2 from TEST, Vol. 45, P. 163.


The Spirit of God

We know, for example that the Spirit of God was the means by which things were created:

"And the Spirit of God moved ..." (Gen. 1:2).
"Thou sendest forth thy spirit, they are created…" (Psa. 104:30).

We know that by His Spirit all living things have the breath of life: "If He gather unto Himself His Spirit and His breath; all flesh shall perish" (Job 34:14).

We know also that by His Spirit God is omnipresent:

"Whither shall I go from Thy Spirit?" (Psa. 139:7)
"I fill heaven and earth" (Jer. 23:24).

While these truths are too profound for our finite minds to understand fully, we can accept these statements and they cause us no real problems.

Holy Spirit is the Spirit of God gathered up and focalized for the work of salvation.

The Angels and the Holy Spirit

The angels, which are "spirits", (Psa. 104:4) are God’s agents in the use and control of the Holy Spirit as far as His dealings with man is concerned. These ministering spirits are sent forth to do service for them that shall inherit salvation.

Spirit1 - some uses and meanings

  1. Passages where "Spirit" stands for God.
    1. "Now the Spirit speaketh expressly that in the latter times some shall depart from the faith." (1 Tim. 4:1).
    2. "Of how much sorer punishment, suppose ye, shall he be thought worthy, who ... hath done despite unto the Spirit of grace?" (Heb. 10:29).
    3. "The Holy Spirit also is a witness to us" (Heb. 10:15). This has reference to the inspiration of Jeremiah.

  2. Passages where "Spirit" has reference to Jesus:
    1. "Yea, saith the Spirit" (Rev. 14:13) refers to the Lord’s words communicated by the Spirit.
    2. Paul uses the words "quickening spirit" to describe Christ the last Adam (1 Cor. 15:45).

  3. Passages where "spirit" refers to angels. (Acts 8:26,29; 10:3, 19-20).

    "Who maketh his angels spirits" (Heb. 1:7, 10, 14).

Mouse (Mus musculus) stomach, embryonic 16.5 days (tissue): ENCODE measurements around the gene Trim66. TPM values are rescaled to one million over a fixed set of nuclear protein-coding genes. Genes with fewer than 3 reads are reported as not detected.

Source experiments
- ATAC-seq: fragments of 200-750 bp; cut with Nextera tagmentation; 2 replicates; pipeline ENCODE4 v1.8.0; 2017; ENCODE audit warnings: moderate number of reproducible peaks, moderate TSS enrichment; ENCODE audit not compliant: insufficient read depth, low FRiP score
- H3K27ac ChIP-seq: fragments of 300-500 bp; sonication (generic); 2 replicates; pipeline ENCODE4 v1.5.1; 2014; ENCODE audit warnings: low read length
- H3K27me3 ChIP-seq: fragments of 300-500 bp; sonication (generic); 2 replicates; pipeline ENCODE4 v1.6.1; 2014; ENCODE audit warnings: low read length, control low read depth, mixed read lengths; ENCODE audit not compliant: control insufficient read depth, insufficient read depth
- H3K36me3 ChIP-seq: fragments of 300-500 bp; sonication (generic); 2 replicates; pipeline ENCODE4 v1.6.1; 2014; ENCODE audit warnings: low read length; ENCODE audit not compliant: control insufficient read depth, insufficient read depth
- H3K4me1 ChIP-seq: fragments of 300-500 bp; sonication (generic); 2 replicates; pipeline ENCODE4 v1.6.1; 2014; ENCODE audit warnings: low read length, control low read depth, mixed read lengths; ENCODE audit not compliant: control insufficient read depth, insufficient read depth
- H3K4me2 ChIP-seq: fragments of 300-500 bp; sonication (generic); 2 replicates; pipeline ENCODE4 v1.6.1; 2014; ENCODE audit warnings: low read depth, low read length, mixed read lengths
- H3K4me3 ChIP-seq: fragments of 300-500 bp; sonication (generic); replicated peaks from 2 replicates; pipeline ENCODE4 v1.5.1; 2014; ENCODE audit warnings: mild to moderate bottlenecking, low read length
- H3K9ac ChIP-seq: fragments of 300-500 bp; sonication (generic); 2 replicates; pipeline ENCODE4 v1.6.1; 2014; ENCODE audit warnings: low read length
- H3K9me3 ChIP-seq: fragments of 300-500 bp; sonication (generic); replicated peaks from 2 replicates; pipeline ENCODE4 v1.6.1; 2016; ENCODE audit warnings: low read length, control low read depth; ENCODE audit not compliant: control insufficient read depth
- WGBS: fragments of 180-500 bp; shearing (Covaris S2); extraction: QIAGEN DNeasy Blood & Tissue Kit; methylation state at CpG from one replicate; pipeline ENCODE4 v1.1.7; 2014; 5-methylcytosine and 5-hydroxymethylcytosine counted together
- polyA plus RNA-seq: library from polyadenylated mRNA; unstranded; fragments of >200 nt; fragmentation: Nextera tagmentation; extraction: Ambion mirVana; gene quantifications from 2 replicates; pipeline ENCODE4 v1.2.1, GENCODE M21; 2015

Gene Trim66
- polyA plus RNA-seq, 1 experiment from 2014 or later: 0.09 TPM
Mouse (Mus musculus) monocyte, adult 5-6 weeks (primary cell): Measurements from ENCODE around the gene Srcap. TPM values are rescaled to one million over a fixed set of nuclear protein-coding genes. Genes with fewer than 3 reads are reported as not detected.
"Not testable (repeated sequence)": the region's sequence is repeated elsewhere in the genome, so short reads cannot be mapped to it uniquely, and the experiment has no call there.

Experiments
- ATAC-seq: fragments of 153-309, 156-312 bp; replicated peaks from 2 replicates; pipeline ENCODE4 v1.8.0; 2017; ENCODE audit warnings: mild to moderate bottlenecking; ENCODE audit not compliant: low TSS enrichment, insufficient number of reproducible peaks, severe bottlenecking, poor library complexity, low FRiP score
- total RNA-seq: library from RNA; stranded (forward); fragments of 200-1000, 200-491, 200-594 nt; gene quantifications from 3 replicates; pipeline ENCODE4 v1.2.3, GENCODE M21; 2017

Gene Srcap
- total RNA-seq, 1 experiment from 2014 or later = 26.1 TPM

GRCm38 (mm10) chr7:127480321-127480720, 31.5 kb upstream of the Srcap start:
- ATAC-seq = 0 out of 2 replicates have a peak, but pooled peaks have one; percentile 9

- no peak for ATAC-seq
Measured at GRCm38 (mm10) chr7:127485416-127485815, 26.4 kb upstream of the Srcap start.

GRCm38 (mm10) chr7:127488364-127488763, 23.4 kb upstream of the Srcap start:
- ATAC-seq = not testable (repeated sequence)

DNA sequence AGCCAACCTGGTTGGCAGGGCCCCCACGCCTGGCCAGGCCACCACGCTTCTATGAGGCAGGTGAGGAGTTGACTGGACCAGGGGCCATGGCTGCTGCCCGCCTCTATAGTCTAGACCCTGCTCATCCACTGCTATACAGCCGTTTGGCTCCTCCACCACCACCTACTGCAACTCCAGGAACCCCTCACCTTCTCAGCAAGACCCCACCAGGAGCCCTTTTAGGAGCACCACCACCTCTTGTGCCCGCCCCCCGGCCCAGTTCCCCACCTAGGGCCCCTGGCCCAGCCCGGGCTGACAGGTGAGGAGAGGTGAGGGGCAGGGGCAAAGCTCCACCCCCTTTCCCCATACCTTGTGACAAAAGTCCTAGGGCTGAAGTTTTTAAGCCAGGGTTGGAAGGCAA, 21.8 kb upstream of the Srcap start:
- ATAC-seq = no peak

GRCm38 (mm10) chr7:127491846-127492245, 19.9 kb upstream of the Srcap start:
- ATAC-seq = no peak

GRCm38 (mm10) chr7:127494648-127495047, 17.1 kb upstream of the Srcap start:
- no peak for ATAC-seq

Passages where Spirit has reference to "one like the Son of Man". A consideration of Rev. 1:1 indicates this was the angel2 of Jesus Christ. Rev. 2:7,11,17,29; 3:6,13,22; 14:13; 22:17.

  4. Passages where "spirit" stands for a person, disposition, state of mind3 will, feeling, heart, character.
    1. "blessed are the poor in spirit"(lowly disposition) (Matt. 5:3).
    2. "and sighing deeply in His spirit (heart)" (Mark 8:12).
    3. "My spirit4 hath rejoiced in God" (Luke 1:47).
    4. "Now while Paul waited ... his spirit (mind) was stirred in him" Acts 17:16.
    5. "not lagging behind in diligence, fervent in spirit" (Rom. 12:11 NASB)
    6. "They have refreshed my Spirit (mind)". Paul was refreshed mentally and spiritually. (1 Cor. 16:18; 2 Cor. 7:13,1).
    7. "spirit (attitude) of meekness" (1 Cor. 4:21; Gal. 6:1).
    8. "I had no rest in my spirit" (mind) (2 Cor. 2:13).
      cf. Matt. 26:41; Luke 10:21; John 11:33; 13:21; Mark 14:38; Acts 18:25; 19:21; Gal. 6:18; Col. 2:5;
    9. "the spirit (feeling) of faith" (2 Cor. 4:13).
    10. "spirit of your mind" (disposition) (Eph. 4:23).
    11. "spirit (attitude) of fear" (2 Tim. 1:7).
    12. "Your beauty should, rather, be from within - it should be the inner loveliness of the heart, the imperishable jewel of a gentle and quiet spirit." (NOR. 1 Pet.3:4) (disposition).
    13. "Beloved, believe not every spirit" (Person who claims to have the Spirit). (1 John 4:1,2,3).

  5. Passages where "spirit" refers to Fleshly Thinking.

    "spirit of man" (1 Cor. 2:11).
    "spirit of the world" (1 Cor. 2:12).
    "spirit ... of disobedience" (Eph. 2:2).

  6. Passages where "spirit" refers to Breath of LIFE (Power) received from God.
    Matt. 27:50 (NASB).
    John 19:30; Acts 7:59; James 2:26;
    (From EKPNEO) Luke 23:46; Luke 8:55; Rev. 11:11.

  7. Passages where "Spirit" refers to False Teachers:
    1. "giving heed to seducing spirits". (1 Tim. 4:1).
    2. "believe not every spirit". (1 John 4:1).
    3. "spiritual wickedness". (Eph. 6:12).
    4. "Spirit of error". (1 John 4:6).

  8. Passages where "Spirit" refers to disease in Persons (mentally ill):
    1. "Unclean spirits". (Mark 3:11; 6:7; Matt. 10:1; Luke 6:18).
    2. "an unclean spirit". (Mark 1:23,26; 3:30; 5:2; 7:25; 9:17,20,25,26; Luke 4:33,36; 8:29; 9:39,42; 13:11; Acts 5:16; 8:7; 19:12, 13,15,16).
    3. "spirits" (Matt. 8:16; Luke 10:20).
    4. evil spirits (Luke 7:21; 8:2).

  9. Passages where Holy Spirit and Spirit are synonymous.

    "And Jesus, full of the Holy Spirit ... was led about by the Spirit..." (Luke 4:1)

    John 1:33; Acts 2:4
    Luke 3:22 and John 1:32; Mark 1:10
    Matt. 22:43 and Mark 12:36
    Matt. 10:20 and Mark 13:11; Luke 12:12
    Acts 5:3 and verse 9.
    Acts 8:17 and verse 18.